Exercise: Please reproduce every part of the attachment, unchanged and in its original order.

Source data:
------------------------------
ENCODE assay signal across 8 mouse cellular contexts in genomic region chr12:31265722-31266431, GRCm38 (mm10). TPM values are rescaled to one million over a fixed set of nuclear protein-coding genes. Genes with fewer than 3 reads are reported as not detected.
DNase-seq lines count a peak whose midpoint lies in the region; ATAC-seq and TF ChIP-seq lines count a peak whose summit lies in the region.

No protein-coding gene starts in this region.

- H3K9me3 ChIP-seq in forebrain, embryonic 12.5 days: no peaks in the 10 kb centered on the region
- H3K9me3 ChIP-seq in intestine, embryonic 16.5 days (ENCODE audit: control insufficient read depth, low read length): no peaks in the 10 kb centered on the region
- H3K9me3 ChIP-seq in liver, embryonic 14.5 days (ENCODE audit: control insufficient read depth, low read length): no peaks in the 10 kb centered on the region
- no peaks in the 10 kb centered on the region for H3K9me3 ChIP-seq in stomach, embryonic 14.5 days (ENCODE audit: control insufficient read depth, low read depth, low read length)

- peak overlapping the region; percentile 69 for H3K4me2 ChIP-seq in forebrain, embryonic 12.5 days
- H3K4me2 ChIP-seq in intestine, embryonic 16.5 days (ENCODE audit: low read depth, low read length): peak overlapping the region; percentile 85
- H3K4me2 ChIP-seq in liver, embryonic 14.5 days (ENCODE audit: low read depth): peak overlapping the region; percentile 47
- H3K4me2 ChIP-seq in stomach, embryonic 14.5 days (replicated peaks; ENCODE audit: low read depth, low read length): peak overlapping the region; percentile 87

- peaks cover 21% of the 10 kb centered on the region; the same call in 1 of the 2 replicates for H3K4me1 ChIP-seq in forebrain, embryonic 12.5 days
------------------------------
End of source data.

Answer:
ENCODE assay signal across 8 mouse cellular contexts in genomic region chr12:31265722-31266431, GRCm38 (mm10). TPM values are rescaled to one million over a fixed set of nuclear protein-coding genes. Genes with fewer than 3 reads are reported as not detected.
DNase-seq lines count a peak whose midpoint lies in the region; ATAC-seq and TF ChIP-seq lines count a peak whose summit lies in the region.

No protein-coding gene starts in this region.

- H3K9me3 ChIP-seq in forebrain, embryonic 12.5 days: no peaks in the 10 kb centered on the region
- H3K9me3 ChIP-seq in intestine, embryonic 16.5 days (ENCODE audit: control insufficient read depth, low read length): no peaks in the 10 kb centered on the region
- H3K9me3 ChIP-seq in liver, embryonic 14.5 days (ENCODE audit: control insufficient read depth, low read length): no peaks in the 10 kb centered on the region
- no peaks in the 10 kb centered on the region for H3K9me3 ChIP-seq in stomach, embryonic 14.5 days (ENCODE audit: control insufficient read depth, low read depth, low read length)

- peak overlapping the region; percentile 69 for H3K4me2 ChIP-seq in forebrain, embryonic 12.5 days
- H3K4me2 ChIP-seq in intestine, embryonic 16.5 days (ENCODE audit: low read depth, low read length): peak overlapping the region; percentile 85
- H3K4me2 ChIP-seq in liver, embryonic 14.5 days (ENCODE audit: low read depth): peak overlapping the region; percentile 47
- H3K4me2 ChIP-seq in stomach, embryonic 14.5 days (replicated peaks; ENCODE audit: low read depth, low read length): peak overlapping the region; percentile 87

- peaks cover 21% of the 10 kb centered on the region; the same call in 1 of the 2 replicates for H3K4me1 ChIP-seq in forebrain, embryonic 12.5 days